I. FACTUAL BACKGROUND
The following represents the Court's best effort to understand Beyah's allegations of fact. On September 7, 1985, Onondaga County prison officials notified Beyah of disciplinary charges against him for calling Nurse Lester a "bitch." After Beyah's disciplinary hearing, Sergeant Bigham found Beyah guilty, confined him to his cell, and denied him personal phone privileges for seven days.
On September 8, 1985, at 7:30 a.m., Sergeant Chambers served Beyah with Inmate Infraction Notice J-2124-85 for a violation of Rule 8 (sanitation) of the Onondaga County Sheriff's Department Inmate Rules Booklet, and disobeying an order. Sergeant Chamber's also notified Beyah of the second disciplinary hearing which would be held at 11:45 p.m. that night.
At 11:45 p.m. that night, a deputy guard took Beyah to the second disciplinary hearing. At this hearing, Beyah testified that prison officials never told him to remove his clothes from the bars. Beyah also refused to sign a waiver of his right to twenty-four hours notice of the hearing. Furthermore, Beyah alleges Sergeant Putman denied him the right to confront the deputy who wrote the infraction notice. Sergeant Putman found Beyah guilty of the infractions. However, the punishment description on Disciplinary Report J-2124-85, is illegible and the record contains no other account of Beyah's punishment.
At 1:00 a.m. that same night, Sergeant Putman allegedly kept Beyah out of his cell in an attempt to force Beyah to sign the hearing results. Beyah refused and Deputies Block and Burns brought him into a consultation booth. Once there, the deputies allegedly assaulted Beyah and Sergeant Putman sprayed mace in Beyah's face and eyes. The guards purportedly left Beyah in shackles on the floor without washing the mace from his face and eyes. Beyah states that approximately one hour later Sergeant Chambers wiped the mace from Beyah's face.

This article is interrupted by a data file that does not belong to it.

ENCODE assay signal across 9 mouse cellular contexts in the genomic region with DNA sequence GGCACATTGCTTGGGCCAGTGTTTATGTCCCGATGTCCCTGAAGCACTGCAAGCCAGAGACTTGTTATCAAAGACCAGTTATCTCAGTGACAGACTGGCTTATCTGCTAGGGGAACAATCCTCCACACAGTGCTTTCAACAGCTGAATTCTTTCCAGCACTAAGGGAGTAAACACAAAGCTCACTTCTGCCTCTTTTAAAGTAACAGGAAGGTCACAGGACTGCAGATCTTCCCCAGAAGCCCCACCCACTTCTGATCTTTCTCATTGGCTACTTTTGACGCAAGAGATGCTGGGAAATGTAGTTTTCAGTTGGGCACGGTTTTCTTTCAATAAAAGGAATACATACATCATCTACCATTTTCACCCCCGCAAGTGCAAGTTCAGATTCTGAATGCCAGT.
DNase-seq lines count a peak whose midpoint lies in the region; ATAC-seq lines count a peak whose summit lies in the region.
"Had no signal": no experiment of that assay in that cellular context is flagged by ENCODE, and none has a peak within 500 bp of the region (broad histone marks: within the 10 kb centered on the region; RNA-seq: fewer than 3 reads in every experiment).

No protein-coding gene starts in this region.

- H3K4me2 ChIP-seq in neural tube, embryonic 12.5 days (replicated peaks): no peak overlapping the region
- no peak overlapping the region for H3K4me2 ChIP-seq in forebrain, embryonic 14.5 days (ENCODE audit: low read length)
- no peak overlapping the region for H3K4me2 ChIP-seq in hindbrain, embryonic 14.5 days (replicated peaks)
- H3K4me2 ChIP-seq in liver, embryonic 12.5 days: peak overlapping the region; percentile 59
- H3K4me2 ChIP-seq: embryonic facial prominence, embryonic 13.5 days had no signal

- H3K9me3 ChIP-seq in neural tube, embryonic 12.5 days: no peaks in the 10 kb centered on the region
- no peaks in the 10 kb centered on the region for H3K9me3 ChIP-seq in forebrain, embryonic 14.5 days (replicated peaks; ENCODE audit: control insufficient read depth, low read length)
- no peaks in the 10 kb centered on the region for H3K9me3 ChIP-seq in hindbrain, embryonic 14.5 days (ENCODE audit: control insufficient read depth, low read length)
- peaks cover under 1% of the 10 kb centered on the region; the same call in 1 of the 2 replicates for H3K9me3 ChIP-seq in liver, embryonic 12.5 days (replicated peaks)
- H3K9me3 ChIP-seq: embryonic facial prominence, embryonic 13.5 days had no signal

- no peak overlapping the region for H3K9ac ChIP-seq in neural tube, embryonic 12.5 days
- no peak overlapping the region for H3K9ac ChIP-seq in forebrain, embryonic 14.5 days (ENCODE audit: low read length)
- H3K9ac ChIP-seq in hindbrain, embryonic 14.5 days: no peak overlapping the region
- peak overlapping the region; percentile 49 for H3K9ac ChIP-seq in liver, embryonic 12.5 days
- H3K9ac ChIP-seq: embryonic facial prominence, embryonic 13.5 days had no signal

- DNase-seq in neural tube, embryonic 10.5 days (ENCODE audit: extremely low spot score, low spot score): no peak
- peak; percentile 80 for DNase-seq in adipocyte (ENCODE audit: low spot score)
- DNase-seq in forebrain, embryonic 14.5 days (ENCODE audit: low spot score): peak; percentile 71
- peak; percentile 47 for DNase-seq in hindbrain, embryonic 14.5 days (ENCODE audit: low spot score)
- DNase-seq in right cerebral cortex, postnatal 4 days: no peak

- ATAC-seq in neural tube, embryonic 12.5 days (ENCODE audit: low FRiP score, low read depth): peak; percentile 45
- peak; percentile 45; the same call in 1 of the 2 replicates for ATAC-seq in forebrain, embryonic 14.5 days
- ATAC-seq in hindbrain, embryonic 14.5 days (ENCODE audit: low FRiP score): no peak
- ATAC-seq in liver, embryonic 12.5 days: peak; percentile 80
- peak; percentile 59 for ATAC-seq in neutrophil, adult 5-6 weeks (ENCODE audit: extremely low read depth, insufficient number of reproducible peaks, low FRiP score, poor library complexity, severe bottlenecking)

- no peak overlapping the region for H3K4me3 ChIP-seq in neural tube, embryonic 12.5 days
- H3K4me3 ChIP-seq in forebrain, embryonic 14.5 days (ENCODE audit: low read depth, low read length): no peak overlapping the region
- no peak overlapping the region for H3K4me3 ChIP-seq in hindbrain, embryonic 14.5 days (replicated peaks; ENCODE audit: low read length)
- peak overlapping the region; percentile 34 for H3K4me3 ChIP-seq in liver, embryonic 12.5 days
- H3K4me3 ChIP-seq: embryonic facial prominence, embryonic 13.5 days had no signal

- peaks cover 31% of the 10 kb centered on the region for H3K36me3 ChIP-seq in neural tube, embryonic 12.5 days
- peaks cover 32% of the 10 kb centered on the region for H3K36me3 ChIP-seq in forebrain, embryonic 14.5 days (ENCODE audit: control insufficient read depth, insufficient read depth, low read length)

On September 9, 1985, Sergeant Matts served Beyah with Inmate Infraction Notice J-2132-85 that charged Beyah with an assault on officers Block and Burns. On September 10, 1985, Lt. Molta and "Sergeant John Doe" took Beyah to a third disciplinary hearing. Beyah claims he requested a paralegal to represent him, but prison officials denied his request. Beyah further claims that he could not adequately prepare a defense. Sergeant Matts told Beyah that he had five statements by guards claiming that Beyah had assaulted them. Sergeant Matts found Beyah guilty of the charges and confined Beyah to his cell twenty-four hours a day from September 10 to October 10, 1985.
Beyah further asserts that on September 18, he asked Chief Pirro for a copy of the disciplinary reports. Beyah states that Chief Pirro denied his request.
A. Standard for Summary Judgment Motions
Federal Rule 56(c) of the Rules of Civil Procedure requires me to grant summary judgment if the evidence demonstrates that "there is no genuine issue as to any material fact and [that] the moving party is entitled to judgment as a matter of law." Anderson v. Liberty Lobby Inc., 477 U.S. 242, 250, 91 L. Ed. 2d 202, 106 S. Ct. 2505 (1986). "Summary judgment is properly regarded not as a disfavored procedural shortcut, but rather as an integral part of the Federal Rules as a whole, which are designed to 'secure the just, speedy and inexpensive determination of every action.'" Celotex Corp. v. Catrett, 477 U.S. 317, 327, 91 L. Ed. 2d 265, 106 S. Ct. 2548 (1986) (quoting Fed. R. Civ. P. 1). In determining whether there is a genuine issue of material fact, a court must resolve all ambiguities and draw all inferences against the moving party. United States v. Diebold, Inc., 369 U.S. 654, 655, 8 L. Ed. 2d 176, 82 S. Ct. 993 (1962) (per curiam); Donahue v. Windsor Locks Bd. of Fire Comm'rs, 834 F.2d 54, 57 (2d Cir. 1987). However, the mere existence of disputed factual issues is insufficient to defeat a motion for summary judgment. Knight v. United States Fire Ins. Co., 804 F.2d 9, 11-12 (2d Cir. 1986), cert. denied, 480 U.S. 932, 94 L. Ed. 2d 762, 107 S. Ct. 1570 (1987). The disputed issues of fact must be "material to the outcome of the litigation," id. at 11, and must be backed by evidence that would allow "a rational trier of fact to find for the non-moving party." Matsushita Elec. Indus. Co. v. Zenith Radio Corp., 475 U.S. 574, 587, 89 L. Ed. 2d 538, 106 S. Ct. 1348 (1986). The non-movant "must do more than simply show that there is some metaphysical doubt as to the material facts." Id. With respect to materiality,
substantive law will identify which facts are material. Only disputes over facts that might affect the outcome of the suit under the governing law will properly preclude entry of summary judgment. Factual disputes that are irrelevant or unnecessary will not be counted.